Mike Welch launched his tyre business, BlackCircles.com, 12 years ago, but he still feels like he is just getting started, writes Erikka Askeland.
Welch, whose company has enjoyed an average 30 per cent compound growth in sales per year, refers to himself as “the perennial apprentice”. But then, having the likes of Kwik-Fit founder Sir Tom Farmer and former Tesco chief Sir Terry Leahy as masters probably does have the effect of making him think there is a lot yet to learn.
There is no doubting that the sturdy growth of the company has been a slog, but Welch has built BlackCircles into a pioneering “click-to-fit” tyre retailer and there is no sense that he is weary.
Instead, the company has everything to play for. Last year, the firm signed-up 200 tyre centres, bringing the total number of garages across the UK that fit the tyres they buy on BlackCircles.com to 1,750.
Perhaps more importantly, the group is in talks with Tesco, to grow its partnership. Three years ago, when Leahy was still at the helm of the supermarket, the pair joined forces to launch TescoTyres.com. The venture has evolved and now 45 per cent of BlackCircles customer collect Tesco Clubcard points with their purchases. But it is the next few weeks that is set to bring the “next phase” in the tie up.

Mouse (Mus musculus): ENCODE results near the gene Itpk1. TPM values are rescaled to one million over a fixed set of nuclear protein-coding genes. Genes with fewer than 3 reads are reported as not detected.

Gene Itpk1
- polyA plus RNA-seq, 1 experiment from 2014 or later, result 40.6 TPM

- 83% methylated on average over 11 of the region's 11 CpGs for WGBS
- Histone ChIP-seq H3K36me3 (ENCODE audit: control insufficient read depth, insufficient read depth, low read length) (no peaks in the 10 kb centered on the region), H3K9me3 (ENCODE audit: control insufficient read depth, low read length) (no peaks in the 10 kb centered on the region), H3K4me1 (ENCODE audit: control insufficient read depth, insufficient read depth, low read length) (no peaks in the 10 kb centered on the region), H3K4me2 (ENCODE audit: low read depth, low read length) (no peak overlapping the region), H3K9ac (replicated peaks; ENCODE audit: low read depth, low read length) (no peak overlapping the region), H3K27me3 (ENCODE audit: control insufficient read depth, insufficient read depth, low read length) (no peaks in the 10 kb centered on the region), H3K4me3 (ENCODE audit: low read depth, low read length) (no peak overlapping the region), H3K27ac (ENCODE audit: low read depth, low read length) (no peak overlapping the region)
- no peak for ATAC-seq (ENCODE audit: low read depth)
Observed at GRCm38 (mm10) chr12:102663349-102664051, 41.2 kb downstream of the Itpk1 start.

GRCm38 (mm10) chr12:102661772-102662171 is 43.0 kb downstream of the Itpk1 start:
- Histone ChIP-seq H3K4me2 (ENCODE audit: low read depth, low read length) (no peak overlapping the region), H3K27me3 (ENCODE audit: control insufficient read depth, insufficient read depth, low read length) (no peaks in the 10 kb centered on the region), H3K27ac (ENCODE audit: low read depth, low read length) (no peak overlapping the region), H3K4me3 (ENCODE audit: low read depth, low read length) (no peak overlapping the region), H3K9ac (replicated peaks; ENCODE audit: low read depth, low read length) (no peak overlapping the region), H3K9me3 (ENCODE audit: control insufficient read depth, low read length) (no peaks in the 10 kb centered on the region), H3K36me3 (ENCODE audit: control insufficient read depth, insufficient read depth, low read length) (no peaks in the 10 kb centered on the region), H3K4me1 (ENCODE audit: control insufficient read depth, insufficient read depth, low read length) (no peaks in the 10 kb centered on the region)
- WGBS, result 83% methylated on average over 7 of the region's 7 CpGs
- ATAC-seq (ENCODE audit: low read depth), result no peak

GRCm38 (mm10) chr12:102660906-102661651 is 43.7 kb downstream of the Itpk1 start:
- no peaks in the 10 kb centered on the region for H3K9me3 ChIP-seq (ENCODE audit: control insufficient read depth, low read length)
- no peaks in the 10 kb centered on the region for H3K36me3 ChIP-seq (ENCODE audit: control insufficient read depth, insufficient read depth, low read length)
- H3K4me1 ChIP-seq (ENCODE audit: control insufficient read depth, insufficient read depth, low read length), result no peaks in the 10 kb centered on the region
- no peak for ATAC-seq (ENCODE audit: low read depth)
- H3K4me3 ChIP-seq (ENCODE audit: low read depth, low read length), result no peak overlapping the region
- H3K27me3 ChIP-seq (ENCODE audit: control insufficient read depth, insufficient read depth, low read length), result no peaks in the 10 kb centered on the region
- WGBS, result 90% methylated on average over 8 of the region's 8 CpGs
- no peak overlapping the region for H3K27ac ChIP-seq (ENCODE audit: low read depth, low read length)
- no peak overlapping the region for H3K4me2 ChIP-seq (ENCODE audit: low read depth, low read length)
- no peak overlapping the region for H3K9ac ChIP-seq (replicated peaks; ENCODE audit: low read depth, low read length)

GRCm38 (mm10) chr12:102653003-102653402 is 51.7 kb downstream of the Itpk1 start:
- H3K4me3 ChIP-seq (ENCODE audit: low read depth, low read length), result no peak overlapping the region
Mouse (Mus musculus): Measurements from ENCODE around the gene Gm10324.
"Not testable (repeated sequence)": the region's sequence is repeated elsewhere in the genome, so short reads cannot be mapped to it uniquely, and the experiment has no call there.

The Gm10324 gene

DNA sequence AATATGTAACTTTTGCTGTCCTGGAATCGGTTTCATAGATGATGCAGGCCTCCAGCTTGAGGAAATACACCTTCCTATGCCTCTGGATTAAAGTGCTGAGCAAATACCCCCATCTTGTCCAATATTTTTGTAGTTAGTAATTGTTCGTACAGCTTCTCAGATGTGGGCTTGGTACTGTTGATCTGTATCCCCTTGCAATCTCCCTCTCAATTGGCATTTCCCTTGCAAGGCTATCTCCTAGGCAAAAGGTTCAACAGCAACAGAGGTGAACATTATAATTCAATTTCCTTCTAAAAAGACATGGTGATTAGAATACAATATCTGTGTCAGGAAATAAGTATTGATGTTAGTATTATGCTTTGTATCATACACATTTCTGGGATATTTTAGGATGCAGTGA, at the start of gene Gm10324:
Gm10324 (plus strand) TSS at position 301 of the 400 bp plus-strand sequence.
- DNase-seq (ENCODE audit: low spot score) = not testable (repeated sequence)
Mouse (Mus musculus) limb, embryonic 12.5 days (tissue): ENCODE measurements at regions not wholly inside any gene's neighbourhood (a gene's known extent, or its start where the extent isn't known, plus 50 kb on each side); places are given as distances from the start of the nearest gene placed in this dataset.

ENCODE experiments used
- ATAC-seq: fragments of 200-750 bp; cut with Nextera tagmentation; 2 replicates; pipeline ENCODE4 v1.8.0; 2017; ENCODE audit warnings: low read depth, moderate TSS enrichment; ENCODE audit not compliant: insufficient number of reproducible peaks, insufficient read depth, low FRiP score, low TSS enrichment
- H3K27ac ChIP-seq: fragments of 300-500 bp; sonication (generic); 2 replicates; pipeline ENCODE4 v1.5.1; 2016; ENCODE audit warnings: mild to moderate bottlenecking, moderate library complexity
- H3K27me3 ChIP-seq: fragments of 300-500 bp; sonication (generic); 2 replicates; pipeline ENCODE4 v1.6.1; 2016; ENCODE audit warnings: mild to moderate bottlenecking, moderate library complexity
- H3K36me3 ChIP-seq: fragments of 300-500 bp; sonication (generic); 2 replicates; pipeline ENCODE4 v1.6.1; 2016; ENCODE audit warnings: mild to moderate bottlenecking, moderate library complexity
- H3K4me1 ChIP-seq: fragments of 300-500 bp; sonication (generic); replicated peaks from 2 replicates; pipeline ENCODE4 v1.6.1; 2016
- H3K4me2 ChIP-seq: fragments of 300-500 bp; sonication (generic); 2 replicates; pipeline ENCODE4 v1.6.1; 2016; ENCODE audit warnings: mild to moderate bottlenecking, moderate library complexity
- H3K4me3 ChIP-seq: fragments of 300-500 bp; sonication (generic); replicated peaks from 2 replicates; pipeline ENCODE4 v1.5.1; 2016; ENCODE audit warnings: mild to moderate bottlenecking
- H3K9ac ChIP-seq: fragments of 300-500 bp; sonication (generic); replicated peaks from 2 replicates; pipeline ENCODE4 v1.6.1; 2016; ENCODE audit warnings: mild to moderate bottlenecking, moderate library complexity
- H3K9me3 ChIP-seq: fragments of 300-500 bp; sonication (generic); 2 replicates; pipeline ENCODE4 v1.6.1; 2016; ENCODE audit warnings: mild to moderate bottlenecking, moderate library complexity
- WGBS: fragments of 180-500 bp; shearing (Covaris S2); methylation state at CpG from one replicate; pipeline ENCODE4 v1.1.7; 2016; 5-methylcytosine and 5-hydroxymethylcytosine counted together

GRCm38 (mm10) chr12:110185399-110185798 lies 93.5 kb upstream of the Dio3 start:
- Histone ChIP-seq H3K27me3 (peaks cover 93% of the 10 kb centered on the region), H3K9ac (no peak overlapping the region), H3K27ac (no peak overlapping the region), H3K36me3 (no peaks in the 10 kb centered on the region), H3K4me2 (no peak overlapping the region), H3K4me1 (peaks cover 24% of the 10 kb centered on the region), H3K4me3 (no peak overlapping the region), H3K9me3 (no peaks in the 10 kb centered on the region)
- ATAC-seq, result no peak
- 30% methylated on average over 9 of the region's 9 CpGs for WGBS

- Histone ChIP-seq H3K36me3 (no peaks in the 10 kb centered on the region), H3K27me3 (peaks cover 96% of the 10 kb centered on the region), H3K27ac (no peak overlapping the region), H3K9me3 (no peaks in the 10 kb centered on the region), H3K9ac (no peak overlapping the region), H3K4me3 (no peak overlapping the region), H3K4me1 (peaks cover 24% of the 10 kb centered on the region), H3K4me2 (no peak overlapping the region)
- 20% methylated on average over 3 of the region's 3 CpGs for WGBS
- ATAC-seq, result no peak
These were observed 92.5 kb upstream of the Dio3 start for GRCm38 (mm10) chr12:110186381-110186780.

Welch admits: “It feels like we are just getting started now. Strategically, we are working on how we can engage our customers in the Tesco environment. We are working on how that manifests itself. It is conceivable that some format could be developed and delivered. I’d quite like to see BlackCircles owning some format in a Tesco space.”
The genial Liverpudlian has not lost his Scouse accent, despite moving to Edinburgh as a 20-something, having been recruited by Farmer to develop a website for Kwik Fit.
Frustrated that he would not progress further in the company, he left a year later and launched his own business, becoming a bit of a start-up wunderkind at the time.
He remains a little obsessed with Kwik Fit, although the company’s current loss-making state saddens him more than it sees him licking his lips over the prospect of muscling in on its business. “I’m a big Kwik Fit fan – I have followed them all my days,” he says. “I was really sad to see the private equity effect on a business I love, which was just stripping the veneer off what was a really cool business.